Step 4: Attach 1 1/4" Pipe to Dust Collecting Shoe

Start by placing one end of the 11" 1 1/4" pipe on the back of the 3D printed shoe (XCarve_Shoe_Bot) as shown in the first photo. Next mark the edges of the step (both sides) on the pipe. Make sure the edges are marked accurately relative to each other as any slop will make the interface between pipe and shoe loose. Also mark the side of the pipe not covered by the step as this is the side you will be cutting out.

Next place the same end of the pipe on the flat bottom of the shoe with the side to be cut facing the shoe side. Mark the shoe side height from one step mark to the other (see photo).

Using a hack saw, cut the marked section of the pipe off. Note that you should cut on the side of the line that is to be removed as the line accurately marks the edge you want to keep.

Once cut, test fit the end of the pipe into the back of the shoe. It should go all the way in leaving the top cut at the height of the shoe side wall (see last photo). If the pipe does not go all the way in, or is too tight, file the pipe edges to fit.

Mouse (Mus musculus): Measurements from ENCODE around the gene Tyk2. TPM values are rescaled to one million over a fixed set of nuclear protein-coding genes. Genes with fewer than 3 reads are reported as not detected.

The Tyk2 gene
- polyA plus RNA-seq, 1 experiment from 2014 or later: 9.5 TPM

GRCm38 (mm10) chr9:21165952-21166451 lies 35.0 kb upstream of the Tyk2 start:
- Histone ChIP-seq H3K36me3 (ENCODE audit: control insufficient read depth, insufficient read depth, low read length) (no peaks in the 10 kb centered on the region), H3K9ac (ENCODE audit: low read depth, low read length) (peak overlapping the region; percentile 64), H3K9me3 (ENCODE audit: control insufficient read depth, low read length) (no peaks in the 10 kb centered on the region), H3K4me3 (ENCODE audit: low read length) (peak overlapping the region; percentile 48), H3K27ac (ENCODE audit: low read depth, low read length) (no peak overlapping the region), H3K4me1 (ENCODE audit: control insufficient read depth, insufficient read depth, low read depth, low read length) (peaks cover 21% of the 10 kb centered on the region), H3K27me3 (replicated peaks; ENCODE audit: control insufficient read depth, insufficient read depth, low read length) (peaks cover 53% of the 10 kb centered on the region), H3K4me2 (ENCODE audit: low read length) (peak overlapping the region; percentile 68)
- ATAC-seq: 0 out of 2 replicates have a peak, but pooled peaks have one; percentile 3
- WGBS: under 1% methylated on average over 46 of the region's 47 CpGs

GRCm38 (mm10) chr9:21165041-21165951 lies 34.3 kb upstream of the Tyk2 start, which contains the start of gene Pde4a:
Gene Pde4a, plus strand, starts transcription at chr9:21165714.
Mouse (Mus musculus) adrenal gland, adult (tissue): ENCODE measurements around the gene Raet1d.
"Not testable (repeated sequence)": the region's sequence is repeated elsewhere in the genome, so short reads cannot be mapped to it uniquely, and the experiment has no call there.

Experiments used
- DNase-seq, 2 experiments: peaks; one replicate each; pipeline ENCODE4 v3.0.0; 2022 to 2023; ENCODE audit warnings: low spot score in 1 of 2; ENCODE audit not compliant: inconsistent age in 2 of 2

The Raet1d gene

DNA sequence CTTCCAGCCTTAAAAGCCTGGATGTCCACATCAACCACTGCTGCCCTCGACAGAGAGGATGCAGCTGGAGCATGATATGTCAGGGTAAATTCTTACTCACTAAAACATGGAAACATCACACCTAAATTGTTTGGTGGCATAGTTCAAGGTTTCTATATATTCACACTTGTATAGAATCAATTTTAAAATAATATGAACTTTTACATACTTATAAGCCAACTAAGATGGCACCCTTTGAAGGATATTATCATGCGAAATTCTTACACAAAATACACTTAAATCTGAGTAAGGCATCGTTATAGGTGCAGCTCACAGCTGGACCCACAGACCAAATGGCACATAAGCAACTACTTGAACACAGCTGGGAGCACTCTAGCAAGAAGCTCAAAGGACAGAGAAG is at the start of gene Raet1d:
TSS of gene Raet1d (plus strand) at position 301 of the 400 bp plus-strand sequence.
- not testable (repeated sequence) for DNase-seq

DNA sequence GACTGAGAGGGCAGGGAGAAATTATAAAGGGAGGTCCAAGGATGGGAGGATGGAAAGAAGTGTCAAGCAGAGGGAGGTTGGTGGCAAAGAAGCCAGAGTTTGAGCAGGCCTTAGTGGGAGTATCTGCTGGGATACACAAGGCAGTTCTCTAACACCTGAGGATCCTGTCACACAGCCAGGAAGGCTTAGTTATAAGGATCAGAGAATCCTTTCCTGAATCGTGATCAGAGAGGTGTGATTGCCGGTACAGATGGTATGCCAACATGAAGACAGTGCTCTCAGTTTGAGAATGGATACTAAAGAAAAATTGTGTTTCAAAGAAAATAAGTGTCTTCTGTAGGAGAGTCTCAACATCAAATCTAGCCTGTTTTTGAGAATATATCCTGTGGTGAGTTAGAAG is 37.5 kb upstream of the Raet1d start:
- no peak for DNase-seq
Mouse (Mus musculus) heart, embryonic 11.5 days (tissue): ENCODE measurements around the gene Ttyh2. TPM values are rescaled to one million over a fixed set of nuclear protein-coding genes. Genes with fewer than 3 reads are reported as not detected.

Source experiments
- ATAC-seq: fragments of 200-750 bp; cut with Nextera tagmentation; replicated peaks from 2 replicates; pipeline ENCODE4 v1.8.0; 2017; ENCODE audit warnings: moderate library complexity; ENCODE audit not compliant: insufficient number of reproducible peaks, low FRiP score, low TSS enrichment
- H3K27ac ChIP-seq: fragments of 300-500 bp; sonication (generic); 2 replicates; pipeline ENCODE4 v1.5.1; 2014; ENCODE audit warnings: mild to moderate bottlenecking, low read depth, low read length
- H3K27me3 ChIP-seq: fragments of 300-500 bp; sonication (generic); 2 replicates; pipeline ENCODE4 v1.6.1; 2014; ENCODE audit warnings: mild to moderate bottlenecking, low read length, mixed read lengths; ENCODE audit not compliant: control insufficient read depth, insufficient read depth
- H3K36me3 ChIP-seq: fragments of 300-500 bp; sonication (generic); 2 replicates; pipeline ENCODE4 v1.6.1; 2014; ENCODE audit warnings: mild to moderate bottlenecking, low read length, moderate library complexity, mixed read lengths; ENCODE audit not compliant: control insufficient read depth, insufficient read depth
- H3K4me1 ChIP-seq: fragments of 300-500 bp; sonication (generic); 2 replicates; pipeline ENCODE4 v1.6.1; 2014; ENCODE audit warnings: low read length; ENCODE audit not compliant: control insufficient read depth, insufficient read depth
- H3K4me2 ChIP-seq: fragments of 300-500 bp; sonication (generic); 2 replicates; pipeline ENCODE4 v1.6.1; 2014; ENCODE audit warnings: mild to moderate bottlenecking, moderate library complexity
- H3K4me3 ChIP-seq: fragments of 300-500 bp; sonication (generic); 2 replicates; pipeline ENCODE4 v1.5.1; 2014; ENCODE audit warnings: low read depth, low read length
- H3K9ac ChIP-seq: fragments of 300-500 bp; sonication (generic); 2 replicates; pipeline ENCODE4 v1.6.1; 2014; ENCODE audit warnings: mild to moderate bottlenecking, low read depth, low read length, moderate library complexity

Once the pipe is all the way in, mark the two bolt holes at the bottom of the shoe on the pipe. Then remove the pipe and drill the holes using a 1/8" bit. Be careful as any slop will not allow the bolt to be inserted in the next step.

Once drilled, place the captive #4-40 nuts in the base of the shoe (see photo). Now insert the pipe and secure using two flat head #4-40 3/4" screws.

Step 5: Cut and Install Clear Shoe Top

Import the XCarve_Shoe_Top SVG file into Easel and use the "OUTSIDE" cut feature. I used a piece of Acrylic to cut the top from.

Cutting the Acrylic was a bit of a pain. There were a couple times the bit got gummed up with melted plastic and I had to pause the program, stop the router to remove it. Easel does not make this easy and you basically need to time it when the router bit steps from one location to another. Also, for me some of the holes did not cut, and I'm not sure why. To cut the missing holes I overlaid circles on top of the SVG picture and then deleted the SVG background so that only the missing holes were cut on a second pass. There is probably an easier way to do all this, but I'm a noob with the X-Carve so you will have to work through this on your own like I did.

Once you fight through getting the Acrylic cut use the five 1 1/4" flat head #4-40 bolts and nuts to attach the shoe top to the Shoe bottom bottom. Then use some clear packing tape to cover any gap between the pipe and the Acrylic sheet.

Step 6: Final Assembly

This is pretty simple, just place the dust collector assembly into the pipe clamps and screw them closed. Place the dust collector in position for operation, then attach the right angle PVC fitting so that it faces the back of the X-Carve.